first_imgDanielle RochetteAPTN NewsAlanis Obomsawin, one of Canada’s foremost documentary filmmakers will be showing a different talent Friday night in Montreal when she performs from her album Bush Lady.The seven track album was originally released in 1985 and was reissued three years later.In June, a 30th anniversary issue was released.For decades Obomsawin has fought for justice and gave Indigenous peoples a voice through her lens as a documentary maker.Now it’s her voice that people will hear when she performs.“So until the time I started to sing oh, my God – I almost feel I do not have a voice I was so uncomfortable and finally when I started to sing I guess something else come to me I was very touched by how welcomed I was,” Obomsawin told APTN read more

by Scott Sonner, The Associated Press Posted Apr 3, 2017 6:36 pm MDT Last Updated Apr 3, 2017 at 7:20 pm MDT AddThis Sharing ButtonsShare to TwitterTwitterShare to FacebookFacebookShare to RedditRedditShare to 電子郵件Email Court denies mustang appeal sought by Nevada counties RENO, Nev. – Wild horse advocates in Nevada scored a victory Monday in an ongoing legal battle with rural interests they say want to round up federally protected mustangs across the West and sell them for slaughter.The 9th U.S. Circuit Court of Appeals in San Francisco denied an appeal by the Nevada Association of Counties and Nevada Farm Bureau Federation representing ranchers and others who argue overpopulated herds are damaging the range and robbing livestock of forage.The decision upholds an earlier ruling by a federal judge in Reno who dismissed their lawsuit in 2015 seeking to force the U.S. Bureau of Land Management to expedite widespread roundups across Nevada.The 10th U.S. Circuit Court of Appeals in Denver upheld a similar decision in Wyoming in October.In both cases, the American Wild Horse Campaign and others argued the courts have no authority to order the agency to gather horses in violation of the U.S. Wild Free-Roaming Horses and Burros Act.“We’re pleased that the courts continue to dismiss attempts by these grazing interests to use the judicial system to rewrite federal law that Congress designed to protect wild horses from capture, not to favour the livestock industry,” said Nick Lawton, a lawyer for the campaign that formerly went by the name American Wild Horse Preservation Campaign.The Nevada suit filed in 2014 demanded BLM sell older horses deemed unadoptable without the usual prohibition on resale for slaughter. The Farm Bureau argued the overpopulation “has severe impacts on the health of the horses as well as the ecological health and sustainability of Nevada’s rangelands.”A three-judge panel of the U.S. appellate court agreed with Judge Miranda Du of Reno, repeating her conclusion the plaintiffs had failed to identify any specific final agency actions that could be challenged.“Instead, NACO seeks judicial oversight and direction of virtually the entire federal wild horse and burro management program in Nevada,” the three-page ruling issued Monday said.The BLM estimated a year ago that there were 67,027 wild horses and burros roaming federal land across 10 Western states — 40,000 more than the agency maintains the range can sustain. About half are in Nevada.BLM removed about 8,000 of the horses and burros from the Western range in 2012, but fewer than 4,000 in each of the past two years, due in part to budget constraints.Terri Farley, a Reno-area based author of the children’s book series, “Phantom Stallion,” and Mark Tewell, who owns Wild Horses of Nevada Photography in nearby Dayton, joined the campaign in opposing the rural counties’ lawsuit.“This decision should help put a stop to baseless lawsuits from the livestock industry” intended to force the government to round up mustangs across the West, Lawton said. FILE – In this Jan. 23, 2015 file photo, wild horses are seen during a BLM tour in the Pine Nut Mountains just outside of Dayton, Nev. Wild horse advocates have scored a victory in Nevada in an ongoing legal battle with rural interests who they say want to round up federally protected mustangs across the West and sell them for slaughter. The 9th U.S. Circuit Court of Appeals in San Francisco denied an appeal on Monday, April 3, 2017, by the Nevada Association of Counties and Nevada Farm Bureau Federation. (Jason Bean/The Reno Gazette-Journal via AP)/The Reno Gazette-Journal via AP) read more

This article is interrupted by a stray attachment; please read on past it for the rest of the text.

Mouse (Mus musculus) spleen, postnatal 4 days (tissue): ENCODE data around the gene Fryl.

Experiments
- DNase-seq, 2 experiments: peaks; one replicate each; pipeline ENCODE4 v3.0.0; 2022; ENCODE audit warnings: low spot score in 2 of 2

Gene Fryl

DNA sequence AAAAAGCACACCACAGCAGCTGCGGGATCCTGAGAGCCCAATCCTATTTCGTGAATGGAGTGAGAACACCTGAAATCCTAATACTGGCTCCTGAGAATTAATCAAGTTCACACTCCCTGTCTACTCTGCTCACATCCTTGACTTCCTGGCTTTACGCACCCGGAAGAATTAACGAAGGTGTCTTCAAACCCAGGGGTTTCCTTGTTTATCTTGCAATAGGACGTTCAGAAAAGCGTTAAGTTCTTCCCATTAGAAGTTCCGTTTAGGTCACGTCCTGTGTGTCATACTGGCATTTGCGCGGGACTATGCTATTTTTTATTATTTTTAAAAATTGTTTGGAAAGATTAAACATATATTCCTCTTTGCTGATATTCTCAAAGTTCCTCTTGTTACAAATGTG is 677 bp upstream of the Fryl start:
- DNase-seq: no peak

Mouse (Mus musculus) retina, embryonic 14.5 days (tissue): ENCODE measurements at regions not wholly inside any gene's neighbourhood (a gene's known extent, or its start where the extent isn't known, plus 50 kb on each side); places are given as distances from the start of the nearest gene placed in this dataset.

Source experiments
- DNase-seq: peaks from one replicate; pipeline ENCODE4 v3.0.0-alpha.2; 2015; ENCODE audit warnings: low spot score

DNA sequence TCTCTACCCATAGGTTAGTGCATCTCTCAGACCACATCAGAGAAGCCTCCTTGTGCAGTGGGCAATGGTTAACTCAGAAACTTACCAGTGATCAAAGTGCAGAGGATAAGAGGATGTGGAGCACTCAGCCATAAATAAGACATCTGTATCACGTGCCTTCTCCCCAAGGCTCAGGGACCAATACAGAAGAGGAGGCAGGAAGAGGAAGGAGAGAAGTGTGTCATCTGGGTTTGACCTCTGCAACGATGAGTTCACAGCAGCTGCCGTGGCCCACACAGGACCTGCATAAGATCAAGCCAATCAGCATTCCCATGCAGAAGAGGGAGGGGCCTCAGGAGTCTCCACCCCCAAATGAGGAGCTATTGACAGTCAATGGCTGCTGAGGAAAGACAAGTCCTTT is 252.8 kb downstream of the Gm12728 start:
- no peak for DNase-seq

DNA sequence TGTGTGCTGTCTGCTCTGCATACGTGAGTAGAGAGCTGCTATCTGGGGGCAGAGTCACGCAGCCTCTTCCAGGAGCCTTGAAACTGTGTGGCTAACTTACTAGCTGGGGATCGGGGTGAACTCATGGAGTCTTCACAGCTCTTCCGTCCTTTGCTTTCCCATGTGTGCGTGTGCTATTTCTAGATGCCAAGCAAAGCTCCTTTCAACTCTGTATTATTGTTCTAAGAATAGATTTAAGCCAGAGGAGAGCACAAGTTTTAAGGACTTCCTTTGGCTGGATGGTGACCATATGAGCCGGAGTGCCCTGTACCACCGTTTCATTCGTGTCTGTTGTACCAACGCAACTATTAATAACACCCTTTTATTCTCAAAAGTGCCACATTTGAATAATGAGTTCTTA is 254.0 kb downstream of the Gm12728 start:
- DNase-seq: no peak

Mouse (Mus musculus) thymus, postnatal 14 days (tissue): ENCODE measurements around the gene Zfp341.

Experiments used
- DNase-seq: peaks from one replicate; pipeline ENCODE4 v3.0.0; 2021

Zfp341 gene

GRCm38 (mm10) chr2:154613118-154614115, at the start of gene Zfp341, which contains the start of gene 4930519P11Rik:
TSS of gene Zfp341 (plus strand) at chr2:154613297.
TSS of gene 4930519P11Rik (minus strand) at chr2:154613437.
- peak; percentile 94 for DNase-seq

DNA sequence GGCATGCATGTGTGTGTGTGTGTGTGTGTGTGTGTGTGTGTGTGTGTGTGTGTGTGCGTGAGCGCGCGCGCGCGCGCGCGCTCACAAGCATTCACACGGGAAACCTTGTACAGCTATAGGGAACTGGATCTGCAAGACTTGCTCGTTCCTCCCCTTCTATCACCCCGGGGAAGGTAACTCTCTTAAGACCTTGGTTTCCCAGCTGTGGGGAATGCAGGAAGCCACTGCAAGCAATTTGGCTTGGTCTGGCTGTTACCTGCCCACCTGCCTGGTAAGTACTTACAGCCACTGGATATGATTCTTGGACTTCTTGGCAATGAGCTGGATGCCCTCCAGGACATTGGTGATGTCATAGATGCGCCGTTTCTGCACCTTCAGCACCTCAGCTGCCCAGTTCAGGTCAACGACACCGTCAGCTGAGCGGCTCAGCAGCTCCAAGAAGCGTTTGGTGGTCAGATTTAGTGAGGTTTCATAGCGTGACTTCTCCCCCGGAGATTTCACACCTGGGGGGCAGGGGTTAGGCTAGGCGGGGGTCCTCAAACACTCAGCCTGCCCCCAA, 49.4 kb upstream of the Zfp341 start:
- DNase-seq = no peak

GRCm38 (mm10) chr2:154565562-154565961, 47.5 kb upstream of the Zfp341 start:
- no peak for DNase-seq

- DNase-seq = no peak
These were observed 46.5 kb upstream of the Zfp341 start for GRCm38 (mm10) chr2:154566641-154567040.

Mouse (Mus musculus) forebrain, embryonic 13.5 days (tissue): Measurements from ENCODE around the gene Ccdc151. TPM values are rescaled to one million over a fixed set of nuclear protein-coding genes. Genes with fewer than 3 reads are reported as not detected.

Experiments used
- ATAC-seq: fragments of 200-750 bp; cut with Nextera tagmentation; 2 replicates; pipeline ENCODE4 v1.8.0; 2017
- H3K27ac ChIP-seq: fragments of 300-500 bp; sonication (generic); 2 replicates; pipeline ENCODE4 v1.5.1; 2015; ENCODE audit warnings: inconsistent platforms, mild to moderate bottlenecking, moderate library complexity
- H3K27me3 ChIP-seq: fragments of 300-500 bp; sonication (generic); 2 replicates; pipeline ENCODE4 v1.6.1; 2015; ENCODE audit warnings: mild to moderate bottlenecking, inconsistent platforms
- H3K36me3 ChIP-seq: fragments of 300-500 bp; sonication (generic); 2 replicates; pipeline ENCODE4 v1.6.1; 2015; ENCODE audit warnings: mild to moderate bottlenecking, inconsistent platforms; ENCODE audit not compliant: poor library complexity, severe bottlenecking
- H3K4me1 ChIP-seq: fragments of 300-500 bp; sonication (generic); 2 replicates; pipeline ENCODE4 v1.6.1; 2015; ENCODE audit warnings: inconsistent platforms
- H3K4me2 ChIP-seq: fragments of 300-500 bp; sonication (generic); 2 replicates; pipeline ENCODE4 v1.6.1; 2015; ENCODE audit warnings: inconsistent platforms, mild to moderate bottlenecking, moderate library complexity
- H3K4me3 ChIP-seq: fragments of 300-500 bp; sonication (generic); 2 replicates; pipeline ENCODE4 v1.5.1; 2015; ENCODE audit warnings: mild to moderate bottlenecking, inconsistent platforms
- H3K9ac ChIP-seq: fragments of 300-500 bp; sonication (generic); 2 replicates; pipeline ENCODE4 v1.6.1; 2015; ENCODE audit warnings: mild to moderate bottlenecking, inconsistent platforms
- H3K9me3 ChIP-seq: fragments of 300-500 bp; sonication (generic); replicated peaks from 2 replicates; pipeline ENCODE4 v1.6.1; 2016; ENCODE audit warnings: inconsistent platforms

Photos by Jeff Barrett The usually quiet town of Scofield was bustling with people as visitors from throughout the state flocked to Pleasant Valley Days over the weekend.The event began on Friday as vendors settled into the park and welcomed visitors. The Little Miss Pleasant Valley Days Pageant got underway in the afternoon as young girls ages four to 12 lined up to compete. Friday’s celebration concluded with dinner in the park and entertainment by DJ John J. Harris.Saturday was packed with activities beginning early with the annual breakfast in the park before attendees lined the streets for the much-anticipated parade. DJ Harris took attendees through the afternoon as they enjoyed kids’ activities, vendors, a silent auction and more.Those in attendance welcomed the night with a dance to the music of Rusty Fenders while the fireworks were launched over the lake.“Thanks to everyone for supporting Scofield Pleasant Valley Days 2019,” event organizers shared. “See you next year!” read more